The United Nations Office for the Coordination of Humanitarian Affairs has released an early warning regarding rising food insecurity for Rohingyas in Rakhine State. Food shortages are attributed to a poor agricultural season in 2007 and 2008, the rising cost of food (the price of rice has gone up by 85% in 2008, the latest survey), a lack of opportunities for employment, and minimal stocks of rice compared to this time last year. Exacerbating the situation is the severe methods of control that the state government places on Rohingyas, who make up 85% of the population. Rohingyas need permits to marry, to renovate their homes, and even to travel from village to village within Rakhine state. At the donor meeting, Chris Kaye, Country Director for the World Food Programme (WFP), stated that the WFP faces severe funding shorfalls. WFP needs USD$16 million in order to carry out its planned food assistance in Myanmar this year, which includes 7 different programs in Northern Rakhine State. Recently, the agency was forced to cancel its Food-for-Education program in Northern Rakhine State for this academic year.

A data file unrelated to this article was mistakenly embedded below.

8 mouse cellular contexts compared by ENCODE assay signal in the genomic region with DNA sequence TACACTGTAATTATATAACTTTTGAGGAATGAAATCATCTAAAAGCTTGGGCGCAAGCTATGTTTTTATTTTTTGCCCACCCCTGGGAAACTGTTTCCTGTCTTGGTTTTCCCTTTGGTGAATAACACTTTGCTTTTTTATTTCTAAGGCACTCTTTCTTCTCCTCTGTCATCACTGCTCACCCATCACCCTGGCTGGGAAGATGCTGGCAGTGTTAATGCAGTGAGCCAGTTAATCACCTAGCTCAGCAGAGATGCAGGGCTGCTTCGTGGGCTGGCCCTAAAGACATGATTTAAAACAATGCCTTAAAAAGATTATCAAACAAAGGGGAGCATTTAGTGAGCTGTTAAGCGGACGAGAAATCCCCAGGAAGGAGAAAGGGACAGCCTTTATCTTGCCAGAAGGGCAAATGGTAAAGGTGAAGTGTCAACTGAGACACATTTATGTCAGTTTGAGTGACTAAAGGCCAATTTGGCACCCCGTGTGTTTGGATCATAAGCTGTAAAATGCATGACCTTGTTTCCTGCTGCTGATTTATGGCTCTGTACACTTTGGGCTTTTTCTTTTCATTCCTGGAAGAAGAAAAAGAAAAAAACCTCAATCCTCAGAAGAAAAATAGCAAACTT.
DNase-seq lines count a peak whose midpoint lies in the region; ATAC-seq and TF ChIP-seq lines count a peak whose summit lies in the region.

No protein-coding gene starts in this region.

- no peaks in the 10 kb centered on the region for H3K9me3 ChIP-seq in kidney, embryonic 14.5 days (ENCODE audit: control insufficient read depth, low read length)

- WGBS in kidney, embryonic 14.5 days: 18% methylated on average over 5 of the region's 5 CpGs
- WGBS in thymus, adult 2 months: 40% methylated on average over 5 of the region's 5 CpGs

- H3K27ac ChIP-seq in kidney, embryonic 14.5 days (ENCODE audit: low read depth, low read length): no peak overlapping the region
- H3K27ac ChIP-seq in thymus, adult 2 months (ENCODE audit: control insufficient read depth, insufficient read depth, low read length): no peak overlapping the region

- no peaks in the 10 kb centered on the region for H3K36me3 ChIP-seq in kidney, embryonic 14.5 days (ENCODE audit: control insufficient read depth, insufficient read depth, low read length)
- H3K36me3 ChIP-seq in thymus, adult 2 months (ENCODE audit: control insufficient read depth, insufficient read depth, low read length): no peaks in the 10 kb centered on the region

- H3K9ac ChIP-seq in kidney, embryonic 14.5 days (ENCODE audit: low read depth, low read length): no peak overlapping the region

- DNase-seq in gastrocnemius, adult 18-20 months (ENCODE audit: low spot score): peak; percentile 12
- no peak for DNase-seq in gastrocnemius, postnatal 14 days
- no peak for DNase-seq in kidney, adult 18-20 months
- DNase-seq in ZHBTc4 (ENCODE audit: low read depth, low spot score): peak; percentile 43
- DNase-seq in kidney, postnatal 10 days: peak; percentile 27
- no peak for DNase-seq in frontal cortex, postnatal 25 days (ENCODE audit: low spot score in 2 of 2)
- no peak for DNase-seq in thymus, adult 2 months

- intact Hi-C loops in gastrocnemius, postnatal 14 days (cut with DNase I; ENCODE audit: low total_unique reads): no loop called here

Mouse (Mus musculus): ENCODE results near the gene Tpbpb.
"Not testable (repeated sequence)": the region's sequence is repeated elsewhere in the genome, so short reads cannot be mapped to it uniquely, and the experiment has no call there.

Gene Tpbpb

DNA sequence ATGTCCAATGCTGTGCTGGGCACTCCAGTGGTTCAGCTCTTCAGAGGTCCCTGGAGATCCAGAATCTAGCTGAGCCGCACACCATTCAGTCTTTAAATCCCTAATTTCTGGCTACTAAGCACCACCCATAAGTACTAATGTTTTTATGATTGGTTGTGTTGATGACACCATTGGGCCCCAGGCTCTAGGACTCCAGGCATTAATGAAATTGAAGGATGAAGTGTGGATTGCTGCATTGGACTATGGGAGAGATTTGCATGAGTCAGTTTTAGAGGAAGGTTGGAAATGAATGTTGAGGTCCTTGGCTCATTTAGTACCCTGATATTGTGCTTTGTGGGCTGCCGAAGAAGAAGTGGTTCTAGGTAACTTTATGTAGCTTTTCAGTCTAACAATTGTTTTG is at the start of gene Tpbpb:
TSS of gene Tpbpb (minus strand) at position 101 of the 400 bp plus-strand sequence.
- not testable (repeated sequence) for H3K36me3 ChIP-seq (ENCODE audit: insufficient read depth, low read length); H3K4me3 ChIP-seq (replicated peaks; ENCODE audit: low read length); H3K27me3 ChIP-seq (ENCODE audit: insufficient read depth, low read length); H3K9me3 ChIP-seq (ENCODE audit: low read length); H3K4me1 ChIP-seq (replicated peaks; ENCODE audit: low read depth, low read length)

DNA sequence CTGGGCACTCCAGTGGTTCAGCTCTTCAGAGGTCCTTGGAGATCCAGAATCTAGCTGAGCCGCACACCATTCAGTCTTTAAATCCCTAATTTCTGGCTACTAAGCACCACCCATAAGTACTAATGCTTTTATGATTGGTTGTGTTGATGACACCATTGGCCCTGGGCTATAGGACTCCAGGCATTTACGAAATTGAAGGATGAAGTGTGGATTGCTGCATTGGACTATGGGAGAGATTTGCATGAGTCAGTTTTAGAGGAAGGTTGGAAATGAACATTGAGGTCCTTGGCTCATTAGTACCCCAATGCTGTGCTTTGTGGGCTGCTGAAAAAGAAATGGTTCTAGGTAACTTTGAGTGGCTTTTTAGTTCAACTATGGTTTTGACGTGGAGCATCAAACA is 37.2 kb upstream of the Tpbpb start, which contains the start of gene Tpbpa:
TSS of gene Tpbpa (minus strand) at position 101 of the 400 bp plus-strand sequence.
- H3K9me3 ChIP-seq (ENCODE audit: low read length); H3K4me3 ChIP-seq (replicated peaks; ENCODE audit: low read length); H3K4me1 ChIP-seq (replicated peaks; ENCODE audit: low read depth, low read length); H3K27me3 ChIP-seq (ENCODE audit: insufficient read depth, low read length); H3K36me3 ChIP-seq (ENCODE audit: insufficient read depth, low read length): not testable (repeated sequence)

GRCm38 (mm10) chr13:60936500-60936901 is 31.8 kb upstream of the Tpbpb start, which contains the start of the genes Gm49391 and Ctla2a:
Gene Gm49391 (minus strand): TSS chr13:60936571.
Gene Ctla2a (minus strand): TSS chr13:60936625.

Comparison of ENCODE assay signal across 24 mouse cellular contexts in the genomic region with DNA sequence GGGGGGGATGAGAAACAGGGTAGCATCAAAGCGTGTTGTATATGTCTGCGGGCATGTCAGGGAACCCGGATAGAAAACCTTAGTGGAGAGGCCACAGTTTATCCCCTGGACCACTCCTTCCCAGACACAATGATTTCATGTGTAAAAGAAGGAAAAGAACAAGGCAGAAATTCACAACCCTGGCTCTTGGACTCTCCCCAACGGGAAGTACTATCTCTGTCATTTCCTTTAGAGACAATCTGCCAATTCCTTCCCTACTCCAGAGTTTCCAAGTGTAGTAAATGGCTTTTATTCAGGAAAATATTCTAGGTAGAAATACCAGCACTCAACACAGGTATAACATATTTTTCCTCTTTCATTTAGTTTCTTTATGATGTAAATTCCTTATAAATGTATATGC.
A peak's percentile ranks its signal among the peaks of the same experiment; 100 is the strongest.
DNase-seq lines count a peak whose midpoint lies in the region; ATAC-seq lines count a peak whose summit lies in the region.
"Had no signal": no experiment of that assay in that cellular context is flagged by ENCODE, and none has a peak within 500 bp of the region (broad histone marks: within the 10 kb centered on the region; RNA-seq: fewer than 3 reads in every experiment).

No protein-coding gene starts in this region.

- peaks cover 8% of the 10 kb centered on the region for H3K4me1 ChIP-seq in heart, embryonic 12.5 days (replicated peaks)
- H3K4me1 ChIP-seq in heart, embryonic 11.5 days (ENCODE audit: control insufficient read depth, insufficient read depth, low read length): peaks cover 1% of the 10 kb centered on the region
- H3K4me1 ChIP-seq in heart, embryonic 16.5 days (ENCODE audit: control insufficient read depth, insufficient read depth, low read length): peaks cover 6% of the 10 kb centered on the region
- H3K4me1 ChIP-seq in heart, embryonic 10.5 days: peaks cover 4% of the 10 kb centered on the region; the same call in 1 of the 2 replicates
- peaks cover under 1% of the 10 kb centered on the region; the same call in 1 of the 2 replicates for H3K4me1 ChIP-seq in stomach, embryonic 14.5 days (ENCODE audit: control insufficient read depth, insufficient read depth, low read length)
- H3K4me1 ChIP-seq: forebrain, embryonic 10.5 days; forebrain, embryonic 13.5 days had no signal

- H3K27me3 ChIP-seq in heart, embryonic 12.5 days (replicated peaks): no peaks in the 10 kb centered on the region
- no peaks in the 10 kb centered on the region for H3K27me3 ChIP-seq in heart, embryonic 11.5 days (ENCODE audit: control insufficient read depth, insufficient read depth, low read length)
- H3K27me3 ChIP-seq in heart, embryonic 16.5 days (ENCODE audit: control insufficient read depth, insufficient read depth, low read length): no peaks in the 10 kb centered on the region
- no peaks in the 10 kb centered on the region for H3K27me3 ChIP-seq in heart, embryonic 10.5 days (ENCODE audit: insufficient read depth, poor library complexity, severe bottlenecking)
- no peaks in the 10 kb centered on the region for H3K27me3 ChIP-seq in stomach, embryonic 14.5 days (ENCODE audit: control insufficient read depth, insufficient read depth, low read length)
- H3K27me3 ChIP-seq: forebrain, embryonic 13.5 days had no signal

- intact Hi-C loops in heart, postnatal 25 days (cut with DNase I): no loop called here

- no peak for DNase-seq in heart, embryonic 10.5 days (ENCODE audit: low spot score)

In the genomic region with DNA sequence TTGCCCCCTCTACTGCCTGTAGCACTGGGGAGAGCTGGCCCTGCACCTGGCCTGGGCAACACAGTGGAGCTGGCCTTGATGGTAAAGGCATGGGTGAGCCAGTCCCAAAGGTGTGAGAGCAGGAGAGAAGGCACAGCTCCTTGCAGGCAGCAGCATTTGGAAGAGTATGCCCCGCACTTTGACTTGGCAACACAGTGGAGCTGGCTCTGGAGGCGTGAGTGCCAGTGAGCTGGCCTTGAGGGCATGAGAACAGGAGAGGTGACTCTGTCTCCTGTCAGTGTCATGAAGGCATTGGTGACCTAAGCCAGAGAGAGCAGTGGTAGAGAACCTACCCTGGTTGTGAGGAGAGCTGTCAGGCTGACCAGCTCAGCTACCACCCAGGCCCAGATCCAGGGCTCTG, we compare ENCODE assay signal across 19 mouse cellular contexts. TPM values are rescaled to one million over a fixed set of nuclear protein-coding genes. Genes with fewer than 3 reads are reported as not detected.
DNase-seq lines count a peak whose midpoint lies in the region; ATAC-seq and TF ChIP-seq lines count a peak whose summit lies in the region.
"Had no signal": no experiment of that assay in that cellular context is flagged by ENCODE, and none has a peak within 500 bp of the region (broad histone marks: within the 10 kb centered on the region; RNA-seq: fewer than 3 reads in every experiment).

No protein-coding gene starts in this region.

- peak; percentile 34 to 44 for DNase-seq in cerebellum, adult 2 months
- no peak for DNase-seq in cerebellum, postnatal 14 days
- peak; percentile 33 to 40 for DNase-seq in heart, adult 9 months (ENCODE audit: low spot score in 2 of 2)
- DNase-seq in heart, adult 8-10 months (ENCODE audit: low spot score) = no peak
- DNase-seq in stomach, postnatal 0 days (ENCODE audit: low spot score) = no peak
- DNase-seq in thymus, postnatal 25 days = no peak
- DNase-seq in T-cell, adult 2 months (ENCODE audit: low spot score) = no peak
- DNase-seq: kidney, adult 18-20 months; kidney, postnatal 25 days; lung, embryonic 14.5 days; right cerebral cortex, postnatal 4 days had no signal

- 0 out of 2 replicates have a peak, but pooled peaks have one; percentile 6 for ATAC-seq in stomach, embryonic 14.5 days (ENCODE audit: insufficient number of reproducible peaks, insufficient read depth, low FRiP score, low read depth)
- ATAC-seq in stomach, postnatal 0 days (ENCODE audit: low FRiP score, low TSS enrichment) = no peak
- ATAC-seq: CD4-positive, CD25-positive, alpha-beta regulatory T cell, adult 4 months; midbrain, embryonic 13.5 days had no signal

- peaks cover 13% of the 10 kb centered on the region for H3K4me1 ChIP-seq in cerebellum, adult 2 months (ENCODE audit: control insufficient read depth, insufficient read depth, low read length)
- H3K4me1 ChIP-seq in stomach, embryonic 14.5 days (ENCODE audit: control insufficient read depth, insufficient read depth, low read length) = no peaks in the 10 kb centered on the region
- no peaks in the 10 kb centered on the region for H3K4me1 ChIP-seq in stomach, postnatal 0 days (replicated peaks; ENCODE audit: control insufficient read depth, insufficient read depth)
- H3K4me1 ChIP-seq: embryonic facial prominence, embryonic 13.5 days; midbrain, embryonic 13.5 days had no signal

Life for Rohingyas in Northern Rakhine State seems to be based on daily humiliations, human rights infringements, and petty extortion. And this is on top of it being perhaps the poorest state in Myanmar, which is the least developed country in Asia. Daily incidents help illustrate the quality of life in Northern Rakhine State. In early March, Na Sa Ka (Burmese Border Security Force) personnel begin the annual routine of Rohingya registration by taking photographs of all Rohingya families. The Na Sa Ka personnel collected 2,000 kyat ‘fees’ for the photographs from each person. On 20 March in Maungdaw Township, a 45 year old Rohingya man was arrested for possession of a mobile phone charger, and released on payment of a 500,000 kyat (USD$500) bribe. Four Mosque committee members were arrested for extending the veranda of a religious building. They were released on 9 March 2009 after paying a 3,000,000 Kyat (USD$3,000) bribe, which is a phenomenal amount of money in Myanmar.
So what is the story behind the Myanmar government’s discrimination of the Rohingyas, you ask? Is it historical? A colonial after-effect of the British legacy of arbritrarily-drawn borders between Burma and Bangaladesh? Or is it racism? Xenophobia? Economic?